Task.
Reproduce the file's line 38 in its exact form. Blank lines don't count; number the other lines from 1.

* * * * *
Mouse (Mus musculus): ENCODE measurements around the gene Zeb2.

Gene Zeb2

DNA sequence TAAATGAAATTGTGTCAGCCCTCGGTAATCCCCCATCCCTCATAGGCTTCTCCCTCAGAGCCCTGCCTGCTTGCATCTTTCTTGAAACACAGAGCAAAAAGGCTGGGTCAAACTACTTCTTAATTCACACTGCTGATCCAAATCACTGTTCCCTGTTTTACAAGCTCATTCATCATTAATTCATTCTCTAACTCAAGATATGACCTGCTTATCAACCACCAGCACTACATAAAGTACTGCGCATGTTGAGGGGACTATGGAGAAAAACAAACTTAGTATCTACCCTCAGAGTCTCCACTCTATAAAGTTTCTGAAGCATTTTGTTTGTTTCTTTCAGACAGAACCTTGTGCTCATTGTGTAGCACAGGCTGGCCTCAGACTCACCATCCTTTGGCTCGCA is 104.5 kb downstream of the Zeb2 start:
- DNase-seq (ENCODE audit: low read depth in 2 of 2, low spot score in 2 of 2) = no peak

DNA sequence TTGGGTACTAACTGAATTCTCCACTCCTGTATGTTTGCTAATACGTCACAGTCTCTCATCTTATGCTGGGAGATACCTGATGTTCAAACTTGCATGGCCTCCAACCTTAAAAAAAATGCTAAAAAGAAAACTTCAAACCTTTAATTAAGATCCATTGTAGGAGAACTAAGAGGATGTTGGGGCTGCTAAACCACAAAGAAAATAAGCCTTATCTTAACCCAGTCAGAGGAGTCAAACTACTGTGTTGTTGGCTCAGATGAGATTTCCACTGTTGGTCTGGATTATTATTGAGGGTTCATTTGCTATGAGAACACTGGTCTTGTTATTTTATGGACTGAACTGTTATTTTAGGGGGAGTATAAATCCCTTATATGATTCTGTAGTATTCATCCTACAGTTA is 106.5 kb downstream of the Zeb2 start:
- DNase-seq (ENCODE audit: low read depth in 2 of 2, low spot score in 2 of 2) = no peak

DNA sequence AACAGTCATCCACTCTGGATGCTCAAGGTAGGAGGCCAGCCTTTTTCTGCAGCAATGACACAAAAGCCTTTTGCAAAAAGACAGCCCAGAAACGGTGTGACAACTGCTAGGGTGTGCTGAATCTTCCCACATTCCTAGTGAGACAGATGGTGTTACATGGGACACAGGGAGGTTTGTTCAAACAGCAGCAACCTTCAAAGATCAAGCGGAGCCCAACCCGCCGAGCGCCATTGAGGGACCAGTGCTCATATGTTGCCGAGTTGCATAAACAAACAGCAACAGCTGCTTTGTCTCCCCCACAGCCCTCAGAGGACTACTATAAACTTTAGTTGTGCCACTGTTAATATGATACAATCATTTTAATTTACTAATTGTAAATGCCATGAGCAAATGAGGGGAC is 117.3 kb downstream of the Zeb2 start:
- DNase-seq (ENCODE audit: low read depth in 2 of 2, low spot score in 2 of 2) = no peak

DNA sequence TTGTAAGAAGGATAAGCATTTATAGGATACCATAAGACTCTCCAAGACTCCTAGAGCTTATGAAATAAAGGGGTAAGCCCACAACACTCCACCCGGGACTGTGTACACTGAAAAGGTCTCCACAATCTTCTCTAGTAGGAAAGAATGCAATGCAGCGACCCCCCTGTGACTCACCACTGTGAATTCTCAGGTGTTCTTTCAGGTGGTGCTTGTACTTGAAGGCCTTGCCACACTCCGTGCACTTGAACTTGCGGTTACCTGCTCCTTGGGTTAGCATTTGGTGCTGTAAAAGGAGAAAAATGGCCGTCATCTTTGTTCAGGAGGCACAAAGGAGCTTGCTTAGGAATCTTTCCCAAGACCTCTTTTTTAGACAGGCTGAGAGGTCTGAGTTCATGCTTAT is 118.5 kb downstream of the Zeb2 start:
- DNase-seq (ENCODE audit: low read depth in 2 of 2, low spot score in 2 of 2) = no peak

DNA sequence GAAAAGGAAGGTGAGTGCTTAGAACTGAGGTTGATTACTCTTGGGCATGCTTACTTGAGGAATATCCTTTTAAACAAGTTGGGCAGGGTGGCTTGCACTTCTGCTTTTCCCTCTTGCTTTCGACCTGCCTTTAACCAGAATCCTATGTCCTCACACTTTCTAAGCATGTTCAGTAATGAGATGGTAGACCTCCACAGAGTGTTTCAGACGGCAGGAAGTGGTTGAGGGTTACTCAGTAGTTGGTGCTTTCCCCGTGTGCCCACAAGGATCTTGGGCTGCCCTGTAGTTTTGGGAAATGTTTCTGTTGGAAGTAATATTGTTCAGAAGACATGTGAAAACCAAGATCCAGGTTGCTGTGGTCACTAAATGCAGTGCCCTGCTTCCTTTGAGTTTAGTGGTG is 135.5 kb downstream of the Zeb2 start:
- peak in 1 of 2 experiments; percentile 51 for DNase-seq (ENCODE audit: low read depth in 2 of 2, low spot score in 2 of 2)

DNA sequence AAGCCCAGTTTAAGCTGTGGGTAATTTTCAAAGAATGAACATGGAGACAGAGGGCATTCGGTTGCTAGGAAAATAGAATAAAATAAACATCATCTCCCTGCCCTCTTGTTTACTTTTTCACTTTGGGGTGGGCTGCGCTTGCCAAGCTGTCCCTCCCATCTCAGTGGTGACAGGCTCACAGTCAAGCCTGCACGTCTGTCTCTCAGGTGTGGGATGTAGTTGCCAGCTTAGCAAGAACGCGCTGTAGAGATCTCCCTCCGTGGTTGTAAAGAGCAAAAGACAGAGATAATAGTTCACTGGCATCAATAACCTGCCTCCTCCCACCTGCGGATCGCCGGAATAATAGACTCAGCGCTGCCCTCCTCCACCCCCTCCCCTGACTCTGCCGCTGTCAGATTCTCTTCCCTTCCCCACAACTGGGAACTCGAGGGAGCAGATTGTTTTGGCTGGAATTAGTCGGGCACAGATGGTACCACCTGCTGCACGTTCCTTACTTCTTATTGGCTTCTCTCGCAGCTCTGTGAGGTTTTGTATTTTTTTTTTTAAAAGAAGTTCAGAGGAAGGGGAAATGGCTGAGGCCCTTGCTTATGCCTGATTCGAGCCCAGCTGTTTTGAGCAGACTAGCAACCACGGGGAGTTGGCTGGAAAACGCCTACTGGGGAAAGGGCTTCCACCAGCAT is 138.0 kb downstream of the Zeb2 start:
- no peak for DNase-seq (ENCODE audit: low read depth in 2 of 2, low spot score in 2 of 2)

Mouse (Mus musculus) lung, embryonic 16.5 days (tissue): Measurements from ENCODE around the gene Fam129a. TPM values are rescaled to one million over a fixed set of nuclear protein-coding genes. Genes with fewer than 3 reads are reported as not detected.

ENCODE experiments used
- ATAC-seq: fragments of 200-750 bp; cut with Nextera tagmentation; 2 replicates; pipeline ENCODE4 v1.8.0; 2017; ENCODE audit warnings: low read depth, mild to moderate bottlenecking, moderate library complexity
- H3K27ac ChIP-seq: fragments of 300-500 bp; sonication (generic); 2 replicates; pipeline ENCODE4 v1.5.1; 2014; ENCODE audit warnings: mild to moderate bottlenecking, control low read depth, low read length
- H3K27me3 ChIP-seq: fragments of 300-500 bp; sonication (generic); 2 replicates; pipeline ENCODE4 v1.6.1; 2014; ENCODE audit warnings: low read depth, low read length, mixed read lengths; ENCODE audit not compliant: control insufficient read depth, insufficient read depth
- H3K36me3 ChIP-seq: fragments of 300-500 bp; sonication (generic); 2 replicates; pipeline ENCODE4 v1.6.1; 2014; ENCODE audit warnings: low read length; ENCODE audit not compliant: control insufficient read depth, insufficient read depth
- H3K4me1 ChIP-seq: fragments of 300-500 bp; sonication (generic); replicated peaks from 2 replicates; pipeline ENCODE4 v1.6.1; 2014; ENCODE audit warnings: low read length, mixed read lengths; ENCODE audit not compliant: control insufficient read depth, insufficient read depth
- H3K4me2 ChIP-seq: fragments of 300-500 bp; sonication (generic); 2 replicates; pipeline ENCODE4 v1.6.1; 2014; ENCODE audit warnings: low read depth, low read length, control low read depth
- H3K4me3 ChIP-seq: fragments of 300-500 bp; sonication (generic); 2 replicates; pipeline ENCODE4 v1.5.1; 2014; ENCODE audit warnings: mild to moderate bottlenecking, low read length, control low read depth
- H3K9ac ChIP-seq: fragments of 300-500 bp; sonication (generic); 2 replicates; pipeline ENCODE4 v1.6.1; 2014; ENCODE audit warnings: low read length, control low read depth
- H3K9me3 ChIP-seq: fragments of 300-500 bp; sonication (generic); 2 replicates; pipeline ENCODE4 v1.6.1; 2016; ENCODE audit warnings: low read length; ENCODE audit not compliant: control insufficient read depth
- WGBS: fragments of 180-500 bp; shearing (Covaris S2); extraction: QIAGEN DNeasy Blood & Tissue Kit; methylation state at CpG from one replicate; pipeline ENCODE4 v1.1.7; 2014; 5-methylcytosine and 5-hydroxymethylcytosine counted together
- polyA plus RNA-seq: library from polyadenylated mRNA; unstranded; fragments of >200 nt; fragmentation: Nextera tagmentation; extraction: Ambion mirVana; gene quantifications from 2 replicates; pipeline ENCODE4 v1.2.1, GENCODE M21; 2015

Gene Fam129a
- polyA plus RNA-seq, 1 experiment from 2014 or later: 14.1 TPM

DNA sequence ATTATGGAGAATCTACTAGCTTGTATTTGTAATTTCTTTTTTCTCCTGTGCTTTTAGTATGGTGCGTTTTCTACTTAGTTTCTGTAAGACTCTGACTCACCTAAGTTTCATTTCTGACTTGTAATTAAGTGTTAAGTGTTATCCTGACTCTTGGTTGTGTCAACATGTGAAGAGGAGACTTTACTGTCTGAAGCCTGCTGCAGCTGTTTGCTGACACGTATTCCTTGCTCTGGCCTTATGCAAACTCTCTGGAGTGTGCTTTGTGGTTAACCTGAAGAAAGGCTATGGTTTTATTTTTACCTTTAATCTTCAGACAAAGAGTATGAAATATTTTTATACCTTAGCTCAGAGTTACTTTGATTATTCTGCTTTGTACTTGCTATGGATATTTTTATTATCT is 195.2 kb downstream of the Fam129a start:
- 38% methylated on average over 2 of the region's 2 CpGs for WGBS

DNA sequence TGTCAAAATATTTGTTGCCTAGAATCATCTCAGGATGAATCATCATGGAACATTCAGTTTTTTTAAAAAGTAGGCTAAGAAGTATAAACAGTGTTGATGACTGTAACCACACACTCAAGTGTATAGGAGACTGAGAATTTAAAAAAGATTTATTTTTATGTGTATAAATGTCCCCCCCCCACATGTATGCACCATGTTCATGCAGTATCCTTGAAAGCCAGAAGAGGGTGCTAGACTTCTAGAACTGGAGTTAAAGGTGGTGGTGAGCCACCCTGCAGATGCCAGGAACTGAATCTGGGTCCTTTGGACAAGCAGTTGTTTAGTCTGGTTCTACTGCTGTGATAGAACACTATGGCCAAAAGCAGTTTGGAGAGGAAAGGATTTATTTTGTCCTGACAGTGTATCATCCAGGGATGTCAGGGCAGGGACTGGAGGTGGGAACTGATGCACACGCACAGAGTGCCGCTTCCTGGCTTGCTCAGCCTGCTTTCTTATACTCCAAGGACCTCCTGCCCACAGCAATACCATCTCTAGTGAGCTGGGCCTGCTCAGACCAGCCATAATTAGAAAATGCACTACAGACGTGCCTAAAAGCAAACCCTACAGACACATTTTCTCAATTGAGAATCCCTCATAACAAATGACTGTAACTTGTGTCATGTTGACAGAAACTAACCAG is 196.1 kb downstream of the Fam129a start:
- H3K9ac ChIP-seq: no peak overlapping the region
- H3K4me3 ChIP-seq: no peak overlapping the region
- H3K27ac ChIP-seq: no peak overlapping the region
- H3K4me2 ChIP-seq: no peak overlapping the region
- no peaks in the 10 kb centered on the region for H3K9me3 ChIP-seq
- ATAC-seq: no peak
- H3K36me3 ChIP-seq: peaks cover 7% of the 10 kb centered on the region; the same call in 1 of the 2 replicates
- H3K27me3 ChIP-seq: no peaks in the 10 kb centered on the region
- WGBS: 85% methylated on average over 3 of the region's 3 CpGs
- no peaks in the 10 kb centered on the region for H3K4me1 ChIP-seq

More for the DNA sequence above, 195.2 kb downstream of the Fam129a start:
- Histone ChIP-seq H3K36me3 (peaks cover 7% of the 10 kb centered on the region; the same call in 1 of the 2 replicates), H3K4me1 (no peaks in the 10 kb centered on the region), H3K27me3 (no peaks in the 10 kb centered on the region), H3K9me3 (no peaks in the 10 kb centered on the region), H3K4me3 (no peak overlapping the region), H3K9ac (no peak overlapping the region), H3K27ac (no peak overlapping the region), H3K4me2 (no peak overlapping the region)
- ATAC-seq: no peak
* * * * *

- ATAC-seq: no peak